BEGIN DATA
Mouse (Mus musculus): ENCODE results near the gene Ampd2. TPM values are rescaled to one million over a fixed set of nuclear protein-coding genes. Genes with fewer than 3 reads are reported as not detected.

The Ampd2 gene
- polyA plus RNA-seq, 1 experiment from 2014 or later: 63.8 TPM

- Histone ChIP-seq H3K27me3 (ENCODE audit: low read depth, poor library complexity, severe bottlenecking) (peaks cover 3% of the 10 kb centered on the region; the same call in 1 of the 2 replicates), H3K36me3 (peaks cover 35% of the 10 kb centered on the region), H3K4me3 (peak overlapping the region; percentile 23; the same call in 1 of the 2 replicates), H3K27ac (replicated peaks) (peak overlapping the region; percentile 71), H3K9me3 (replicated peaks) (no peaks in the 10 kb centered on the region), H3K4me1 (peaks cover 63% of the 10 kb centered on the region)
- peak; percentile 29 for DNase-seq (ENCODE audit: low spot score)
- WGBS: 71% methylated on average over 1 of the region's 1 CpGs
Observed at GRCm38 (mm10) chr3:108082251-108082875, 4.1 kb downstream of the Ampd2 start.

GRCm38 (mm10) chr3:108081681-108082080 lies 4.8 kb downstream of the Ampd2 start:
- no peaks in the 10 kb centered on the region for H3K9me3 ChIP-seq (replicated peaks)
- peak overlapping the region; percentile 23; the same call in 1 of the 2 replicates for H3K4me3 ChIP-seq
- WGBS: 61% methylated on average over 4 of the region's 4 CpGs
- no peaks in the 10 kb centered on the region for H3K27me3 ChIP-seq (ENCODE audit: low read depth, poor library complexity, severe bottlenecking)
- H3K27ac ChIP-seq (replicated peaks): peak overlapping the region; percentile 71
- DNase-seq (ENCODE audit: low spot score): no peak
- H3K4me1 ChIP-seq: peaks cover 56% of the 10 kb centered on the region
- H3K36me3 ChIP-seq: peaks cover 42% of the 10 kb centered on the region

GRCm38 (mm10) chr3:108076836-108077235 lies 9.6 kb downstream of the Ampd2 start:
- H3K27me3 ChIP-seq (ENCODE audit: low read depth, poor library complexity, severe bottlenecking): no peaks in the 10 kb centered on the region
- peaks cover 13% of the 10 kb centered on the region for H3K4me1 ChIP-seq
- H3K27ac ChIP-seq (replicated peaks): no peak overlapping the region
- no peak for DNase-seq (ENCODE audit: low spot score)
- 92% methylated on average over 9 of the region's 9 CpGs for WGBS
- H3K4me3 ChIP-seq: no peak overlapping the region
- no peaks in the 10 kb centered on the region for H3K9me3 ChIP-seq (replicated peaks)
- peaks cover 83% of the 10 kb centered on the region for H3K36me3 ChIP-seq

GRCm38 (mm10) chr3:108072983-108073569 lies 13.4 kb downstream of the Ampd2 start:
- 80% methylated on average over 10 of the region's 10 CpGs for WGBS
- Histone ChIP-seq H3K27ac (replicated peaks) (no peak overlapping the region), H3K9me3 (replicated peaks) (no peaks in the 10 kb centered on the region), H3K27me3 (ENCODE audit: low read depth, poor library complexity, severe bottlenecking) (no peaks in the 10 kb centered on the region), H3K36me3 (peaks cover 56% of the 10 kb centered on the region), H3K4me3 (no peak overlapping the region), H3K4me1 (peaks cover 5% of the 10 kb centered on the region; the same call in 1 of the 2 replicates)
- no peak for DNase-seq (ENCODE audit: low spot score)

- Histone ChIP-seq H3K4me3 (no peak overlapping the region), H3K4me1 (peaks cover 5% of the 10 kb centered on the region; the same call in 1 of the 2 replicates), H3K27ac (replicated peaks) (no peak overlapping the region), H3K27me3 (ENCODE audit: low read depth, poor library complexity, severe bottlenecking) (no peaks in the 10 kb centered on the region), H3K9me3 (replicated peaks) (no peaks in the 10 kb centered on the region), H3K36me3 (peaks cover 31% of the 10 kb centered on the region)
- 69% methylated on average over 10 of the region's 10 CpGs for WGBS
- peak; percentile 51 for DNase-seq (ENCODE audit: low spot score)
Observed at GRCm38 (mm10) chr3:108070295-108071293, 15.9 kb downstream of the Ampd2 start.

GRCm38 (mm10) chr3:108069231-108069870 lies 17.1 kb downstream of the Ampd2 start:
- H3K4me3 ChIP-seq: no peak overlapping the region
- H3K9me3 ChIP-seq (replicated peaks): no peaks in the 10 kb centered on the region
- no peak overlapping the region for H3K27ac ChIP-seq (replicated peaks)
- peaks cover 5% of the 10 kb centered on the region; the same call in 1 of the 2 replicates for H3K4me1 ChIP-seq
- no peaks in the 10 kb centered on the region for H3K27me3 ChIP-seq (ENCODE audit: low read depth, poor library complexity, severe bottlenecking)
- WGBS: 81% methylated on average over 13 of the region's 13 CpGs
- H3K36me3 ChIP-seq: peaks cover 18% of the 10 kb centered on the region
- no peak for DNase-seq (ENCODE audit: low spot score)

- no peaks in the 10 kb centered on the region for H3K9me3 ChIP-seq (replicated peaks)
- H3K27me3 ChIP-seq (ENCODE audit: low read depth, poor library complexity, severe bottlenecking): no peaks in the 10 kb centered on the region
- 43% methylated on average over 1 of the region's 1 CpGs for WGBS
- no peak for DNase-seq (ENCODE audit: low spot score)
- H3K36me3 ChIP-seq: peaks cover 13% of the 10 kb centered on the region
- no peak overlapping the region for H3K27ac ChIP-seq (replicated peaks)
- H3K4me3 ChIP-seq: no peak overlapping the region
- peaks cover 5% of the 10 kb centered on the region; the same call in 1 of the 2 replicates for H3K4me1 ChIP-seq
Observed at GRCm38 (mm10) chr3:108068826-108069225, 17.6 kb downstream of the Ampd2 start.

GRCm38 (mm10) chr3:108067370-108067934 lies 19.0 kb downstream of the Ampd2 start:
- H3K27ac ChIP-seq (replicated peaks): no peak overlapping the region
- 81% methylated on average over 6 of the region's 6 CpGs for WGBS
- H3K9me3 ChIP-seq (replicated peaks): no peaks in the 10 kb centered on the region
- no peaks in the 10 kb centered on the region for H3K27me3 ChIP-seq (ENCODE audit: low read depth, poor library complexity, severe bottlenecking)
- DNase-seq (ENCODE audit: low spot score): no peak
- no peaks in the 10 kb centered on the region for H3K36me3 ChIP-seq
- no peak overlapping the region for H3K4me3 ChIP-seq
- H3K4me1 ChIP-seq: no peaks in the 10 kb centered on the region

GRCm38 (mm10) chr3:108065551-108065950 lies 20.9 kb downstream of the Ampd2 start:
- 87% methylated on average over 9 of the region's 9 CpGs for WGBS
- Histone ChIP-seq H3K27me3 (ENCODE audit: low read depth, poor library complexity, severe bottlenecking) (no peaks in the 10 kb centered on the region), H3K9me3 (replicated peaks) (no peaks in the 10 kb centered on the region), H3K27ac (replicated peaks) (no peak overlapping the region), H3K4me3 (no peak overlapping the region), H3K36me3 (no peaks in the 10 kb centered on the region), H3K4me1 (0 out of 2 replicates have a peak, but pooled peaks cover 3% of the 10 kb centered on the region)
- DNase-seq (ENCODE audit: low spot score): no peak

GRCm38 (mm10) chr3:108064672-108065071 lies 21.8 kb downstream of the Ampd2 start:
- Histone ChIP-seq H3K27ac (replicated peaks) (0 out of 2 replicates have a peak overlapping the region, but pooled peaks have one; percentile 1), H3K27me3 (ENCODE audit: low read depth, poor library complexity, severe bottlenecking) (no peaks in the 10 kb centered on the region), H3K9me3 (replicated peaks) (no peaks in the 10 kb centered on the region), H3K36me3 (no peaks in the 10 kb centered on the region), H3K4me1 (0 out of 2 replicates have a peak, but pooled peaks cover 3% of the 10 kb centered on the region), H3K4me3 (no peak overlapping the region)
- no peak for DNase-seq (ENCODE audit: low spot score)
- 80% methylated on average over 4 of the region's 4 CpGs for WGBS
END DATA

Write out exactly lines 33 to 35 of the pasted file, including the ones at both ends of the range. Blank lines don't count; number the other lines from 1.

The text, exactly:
Observed at GRCm38 (mm10) chr3:108070295-108071293, 15.9 kb downstream of the Ampd2 start.

GRCm38 (mm10) chr3:108069231-108069870 lies 17.1 kb downstream of the Ampd2 start:
- H3K4me3 ChIP-seq: no peak overlapping the region